Sa Hye-jun was finally in it to win it. Of course, he didn’t totally change overnight but he finally realized that he has to be more competitive if he wants to succeed. He needs to take his perseverance a notch higher. Once again, Min-jae CEO-nim’s pep talk was enough for him to realize that. But I also like how Hye-jun stood by his values. There are, of course, things one shouldn’t compromise and I really like it about him.

There was also an obvious shift in Hye-jun’s relationship with Hae-hyo and Jeong-ha. Hae-hyo pointed out that Hye-jun hasn’t been telling him stuff these days. I’m quite worried about their friendship but hopefully, they have a strong enough foundation to get through this inevitable change. Hye-jun and Jeong-ha, meanwhile, are probably not on the same page. I feel like Hye-jun is entertaining the possibility of liking Jeong-ha in a romantic way but Jeong-ha is one “realistic” woman. She already said it, “when fantasy and reality crash, it could be messy.” I don’t think she would let herself fall for Hye-jun that easily. She would probably try her best to stop her feelings from growing. And well, Hae-hyo is right, it’ll be fun to see that mess.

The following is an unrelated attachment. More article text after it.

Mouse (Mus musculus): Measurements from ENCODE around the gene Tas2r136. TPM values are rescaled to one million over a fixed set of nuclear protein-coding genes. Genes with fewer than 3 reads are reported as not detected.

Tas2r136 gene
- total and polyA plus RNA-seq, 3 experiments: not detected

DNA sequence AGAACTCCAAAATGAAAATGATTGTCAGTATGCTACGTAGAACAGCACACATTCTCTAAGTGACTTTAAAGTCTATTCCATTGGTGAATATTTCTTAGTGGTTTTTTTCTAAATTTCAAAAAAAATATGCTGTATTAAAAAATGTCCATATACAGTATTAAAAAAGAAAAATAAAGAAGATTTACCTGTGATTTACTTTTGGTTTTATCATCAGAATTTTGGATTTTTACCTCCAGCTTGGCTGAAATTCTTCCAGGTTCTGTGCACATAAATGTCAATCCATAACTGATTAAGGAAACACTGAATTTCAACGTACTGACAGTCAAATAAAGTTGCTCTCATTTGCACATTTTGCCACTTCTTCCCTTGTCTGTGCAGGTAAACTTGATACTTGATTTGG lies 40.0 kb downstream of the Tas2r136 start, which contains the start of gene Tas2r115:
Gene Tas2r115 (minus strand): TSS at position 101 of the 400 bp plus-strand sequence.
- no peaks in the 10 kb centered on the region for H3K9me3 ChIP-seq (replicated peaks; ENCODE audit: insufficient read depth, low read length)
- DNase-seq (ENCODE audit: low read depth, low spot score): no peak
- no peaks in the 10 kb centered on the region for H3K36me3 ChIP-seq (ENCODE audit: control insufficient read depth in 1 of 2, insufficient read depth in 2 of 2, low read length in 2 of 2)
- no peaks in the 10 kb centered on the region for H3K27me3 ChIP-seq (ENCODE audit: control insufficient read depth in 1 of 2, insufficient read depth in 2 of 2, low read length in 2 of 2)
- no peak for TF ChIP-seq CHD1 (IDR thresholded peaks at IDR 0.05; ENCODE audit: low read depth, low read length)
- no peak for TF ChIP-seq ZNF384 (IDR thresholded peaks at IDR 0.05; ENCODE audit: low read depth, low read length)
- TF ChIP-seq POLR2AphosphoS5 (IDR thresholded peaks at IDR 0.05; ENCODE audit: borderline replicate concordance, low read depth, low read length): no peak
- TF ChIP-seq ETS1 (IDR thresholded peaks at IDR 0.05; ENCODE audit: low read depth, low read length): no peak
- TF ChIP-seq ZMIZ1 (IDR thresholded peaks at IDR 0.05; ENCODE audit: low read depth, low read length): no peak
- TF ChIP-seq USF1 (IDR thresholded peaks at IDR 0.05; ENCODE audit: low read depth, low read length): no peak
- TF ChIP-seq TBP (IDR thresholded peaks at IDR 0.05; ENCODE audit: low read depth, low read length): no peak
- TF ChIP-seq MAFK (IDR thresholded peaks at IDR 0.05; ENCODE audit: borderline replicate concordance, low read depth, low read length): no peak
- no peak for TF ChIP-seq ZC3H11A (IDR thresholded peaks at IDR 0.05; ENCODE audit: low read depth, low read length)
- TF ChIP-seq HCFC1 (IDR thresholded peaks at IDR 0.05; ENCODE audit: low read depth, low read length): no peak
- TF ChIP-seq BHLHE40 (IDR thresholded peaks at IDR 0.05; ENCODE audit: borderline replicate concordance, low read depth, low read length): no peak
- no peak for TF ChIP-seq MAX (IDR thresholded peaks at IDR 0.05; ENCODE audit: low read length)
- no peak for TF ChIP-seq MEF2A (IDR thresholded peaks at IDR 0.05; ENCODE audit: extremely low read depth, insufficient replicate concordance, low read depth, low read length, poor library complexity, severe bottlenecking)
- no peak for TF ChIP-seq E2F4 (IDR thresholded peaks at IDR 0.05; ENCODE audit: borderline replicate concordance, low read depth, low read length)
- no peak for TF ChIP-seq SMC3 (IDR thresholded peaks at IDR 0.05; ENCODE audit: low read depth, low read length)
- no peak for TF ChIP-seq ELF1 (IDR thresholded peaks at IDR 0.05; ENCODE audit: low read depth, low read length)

Maknae’s Week 2 Verdict